There are people I know who have a problem with stories like these.  But I have a bigger problem.  I cannot understand people who think they can face the winds and the waves of life without God.  God has given them a ship in which to find relief from the disappointments and the trials and the setbacks that they face in life, a place where they can find Someone to hold onto, who promises them security even beyond their death.   They search for their safety and success in the strangest of places, everywhere else but here, among you, in Christ’s ship, the navis of God.    

 

     So in their turmoil St. Paul has something to say to them today:  “Do not say in your heart, ‘Who’s going up to get Christ out of heaven?’ or ‘Who’s going to bring him up out of the dead?’  You don’t have to ask those things, because “the Word is near you, on your lips and in your heart.”  Here, in the ship of the church, they will find security, and the Word is on your lips to tell them.  Here they will hear you confess Jesus as Lord, and here they will come to believe that God raised him from the dead.  And the winds will cease, and the waves will be calmed, and they will find safety, and healing.   They will be, as the Word tells us, saved.

-- Richard L. Jeske

                                                                                                                                             8/13/17

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A Sermon for the Feast of the Transfiguration

STUDYING THE BIBLE TO SEE CHRIST THERE

A Sermon for the Feast of the Transfiguration

Based on 2 Peter 1:20-21

The Episcopal Church of St. John’s in the Wilderness

Richard L. Jeske, Vicar

 

     Today is a Feast Day in the Episcopal Church, the Feast of the Transfiguration.  One might question why read it again this year, having done do on the last Sunday after Epiphany.  But this year August 6 falls on the Sunday, and August 6 has been celebrated in the Eastern Churches for over 1000 years as the Feast of the Transfiguration, and finally in 1457 in the Western Church as well (mainly as thanksgiving for victory over the Turks in Belgrade).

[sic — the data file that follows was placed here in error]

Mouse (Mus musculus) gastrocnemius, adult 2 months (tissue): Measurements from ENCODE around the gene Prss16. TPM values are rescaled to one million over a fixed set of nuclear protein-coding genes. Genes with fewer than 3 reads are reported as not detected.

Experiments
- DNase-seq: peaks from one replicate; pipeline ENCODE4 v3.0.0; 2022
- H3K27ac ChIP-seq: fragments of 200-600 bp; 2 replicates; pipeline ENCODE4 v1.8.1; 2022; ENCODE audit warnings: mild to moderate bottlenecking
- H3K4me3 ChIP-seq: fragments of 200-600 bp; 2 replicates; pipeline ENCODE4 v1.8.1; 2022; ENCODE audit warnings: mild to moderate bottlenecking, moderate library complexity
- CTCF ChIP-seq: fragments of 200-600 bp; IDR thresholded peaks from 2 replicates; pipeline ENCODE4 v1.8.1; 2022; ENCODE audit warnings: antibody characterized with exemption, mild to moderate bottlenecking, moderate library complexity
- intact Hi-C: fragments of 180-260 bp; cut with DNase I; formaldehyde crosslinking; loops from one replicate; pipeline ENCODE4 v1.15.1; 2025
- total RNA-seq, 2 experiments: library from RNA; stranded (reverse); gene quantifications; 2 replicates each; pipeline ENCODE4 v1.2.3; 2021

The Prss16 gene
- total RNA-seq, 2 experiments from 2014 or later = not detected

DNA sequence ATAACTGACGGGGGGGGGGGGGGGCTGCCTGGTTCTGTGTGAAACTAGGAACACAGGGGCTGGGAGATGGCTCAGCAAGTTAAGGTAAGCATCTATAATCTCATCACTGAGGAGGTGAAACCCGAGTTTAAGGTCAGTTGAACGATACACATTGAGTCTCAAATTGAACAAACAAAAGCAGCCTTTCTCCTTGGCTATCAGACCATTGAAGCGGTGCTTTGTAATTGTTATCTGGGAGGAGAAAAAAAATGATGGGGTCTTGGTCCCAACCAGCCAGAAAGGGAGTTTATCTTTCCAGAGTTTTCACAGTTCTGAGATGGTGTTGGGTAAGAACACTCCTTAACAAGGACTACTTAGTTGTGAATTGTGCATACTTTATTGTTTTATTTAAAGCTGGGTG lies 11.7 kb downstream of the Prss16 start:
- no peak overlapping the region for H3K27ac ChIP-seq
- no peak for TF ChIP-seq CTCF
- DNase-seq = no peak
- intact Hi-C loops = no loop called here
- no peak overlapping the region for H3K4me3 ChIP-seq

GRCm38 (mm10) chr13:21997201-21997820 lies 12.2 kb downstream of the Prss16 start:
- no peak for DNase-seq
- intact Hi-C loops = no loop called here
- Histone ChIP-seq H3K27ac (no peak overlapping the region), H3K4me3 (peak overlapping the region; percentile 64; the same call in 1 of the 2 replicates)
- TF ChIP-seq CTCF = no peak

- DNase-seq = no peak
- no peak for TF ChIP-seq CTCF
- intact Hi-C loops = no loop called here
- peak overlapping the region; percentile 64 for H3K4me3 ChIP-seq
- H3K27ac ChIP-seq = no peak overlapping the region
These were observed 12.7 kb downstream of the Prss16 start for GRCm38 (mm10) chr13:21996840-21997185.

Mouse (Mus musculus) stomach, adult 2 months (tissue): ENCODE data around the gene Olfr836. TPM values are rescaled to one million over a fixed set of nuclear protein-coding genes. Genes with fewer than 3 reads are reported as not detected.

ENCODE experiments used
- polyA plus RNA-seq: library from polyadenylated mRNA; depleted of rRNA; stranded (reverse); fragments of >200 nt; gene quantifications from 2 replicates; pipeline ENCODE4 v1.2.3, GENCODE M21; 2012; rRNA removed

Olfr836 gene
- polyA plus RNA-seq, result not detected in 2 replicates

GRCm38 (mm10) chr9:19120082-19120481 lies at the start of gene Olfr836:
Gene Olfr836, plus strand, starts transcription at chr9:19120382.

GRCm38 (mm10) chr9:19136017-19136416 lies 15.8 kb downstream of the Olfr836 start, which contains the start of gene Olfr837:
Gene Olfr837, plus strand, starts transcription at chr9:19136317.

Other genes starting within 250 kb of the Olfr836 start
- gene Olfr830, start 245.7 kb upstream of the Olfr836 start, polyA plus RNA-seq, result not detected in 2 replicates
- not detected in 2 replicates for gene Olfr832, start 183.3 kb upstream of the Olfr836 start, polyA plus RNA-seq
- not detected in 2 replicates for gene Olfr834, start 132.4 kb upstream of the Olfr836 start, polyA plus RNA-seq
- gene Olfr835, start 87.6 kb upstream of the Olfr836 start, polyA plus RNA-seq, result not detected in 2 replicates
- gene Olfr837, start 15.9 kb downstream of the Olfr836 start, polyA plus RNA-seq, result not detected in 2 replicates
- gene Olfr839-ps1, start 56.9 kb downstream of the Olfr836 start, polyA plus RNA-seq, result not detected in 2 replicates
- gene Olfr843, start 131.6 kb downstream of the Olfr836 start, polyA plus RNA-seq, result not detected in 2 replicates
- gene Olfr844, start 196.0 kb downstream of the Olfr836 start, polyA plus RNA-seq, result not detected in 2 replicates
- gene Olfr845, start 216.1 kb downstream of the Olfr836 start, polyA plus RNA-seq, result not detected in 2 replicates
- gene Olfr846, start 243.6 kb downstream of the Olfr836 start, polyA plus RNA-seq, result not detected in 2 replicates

In a way, however, it is like poetic justice that the story of the Transfiguration gets inserted into our Pentecost season readings about Jesus’ teachings from Matthew, in other words in the middle of his ministry.  As we all know Luke used Mark’s Gospel as his outline for Jesus’ ministry, and filled in the many things that are not found in Mark’s Gospel.  And Mark placed the Transfiguration Story in the middle of his Gospel, so Luke followed suit.  But in the last hundred years we’ve learned a lot about the Gospel writers, that they are collectors of the stories about Jesus that were transmitted to them – collectors and editors – and it is their decision where each story or saying of Jesus appears in each of their Gospels.  

 

     But in the early church there was a criticism of Mark’s Gospel.  A church father by the name of Papias, who lived at the end of the first century A.D. says what his former teacher taught him:  “Mark, having become the interpreter of Peter, wrote down accurately all that he remembered of the things said and done by the Lord, but now however in order.  For neither did he hear the Lord, nor did he follow him, but afterwards, as I said, (he followed) Peter, who adapted his teachings to the needs (of the hearers), but not as though he were drawing up a connected account of the Lord’s oracles.  So then Mark made no mistake in thus recording some things just as he remembered them, for he made it his one care to omit nothing that he had heard and to make no false statement therein.”